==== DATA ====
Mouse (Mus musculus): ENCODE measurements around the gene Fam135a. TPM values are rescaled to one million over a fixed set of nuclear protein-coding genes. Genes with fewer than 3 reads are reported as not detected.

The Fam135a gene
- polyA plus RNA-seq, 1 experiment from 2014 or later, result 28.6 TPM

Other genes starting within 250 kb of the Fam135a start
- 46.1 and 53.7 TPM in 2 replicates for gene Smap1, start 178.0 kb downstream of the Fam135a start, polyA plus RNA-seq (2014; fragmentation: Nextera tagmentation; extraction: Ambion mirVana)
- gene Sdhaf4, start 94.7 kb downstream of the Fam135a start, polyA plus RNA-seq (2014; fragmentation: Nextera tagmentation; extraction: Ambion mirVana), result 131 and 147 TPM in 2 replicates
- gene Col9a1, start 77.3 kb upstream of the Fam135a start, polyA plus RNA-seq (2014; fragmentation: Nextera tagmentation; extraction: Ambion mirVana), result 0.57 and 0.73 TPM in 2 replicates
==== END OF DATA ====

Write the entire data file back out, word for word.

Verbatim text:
Mouse (Mus musculus): ENCODE measurements around the gene Fam135a. TPM values are rescaled to one million over a fixed set of nuclear protein-coding genes. Genes with fewer than 3 reads are reported as not detected.

The Fam135a gene
- polyA plus RNA-seq, 1 experiment from 2014 or later, result 28.6 TPM

Other genes starting within 250 kb of the Fam135a start
- 46.1 and 53.7 TPM in 2 replicates for gene Smap1, start 178.0 kb downstream of the Fam135a start, polyA plus RNA-seq (2014; fragmentation: Nextera tagmentation; extraction: Ambion mirVana)
- gene Sdhaf4, start 94.7 kb downstream of the Fam135a start, polyA plus RNA-seq (2014; fragmentation: Nextera tagmentation; extraction: Ambion mirVana), result 131 and 147 TPM in 2 replicates
- gene Col9a1, start 77.3 kb upstream of the Fam135a start, polyA plus RNA-seq (2014; fragmentation: Nextera tagmentation; extraction: Ambion mirVana), result 0.57 and 0.73 TPM in 2 replicates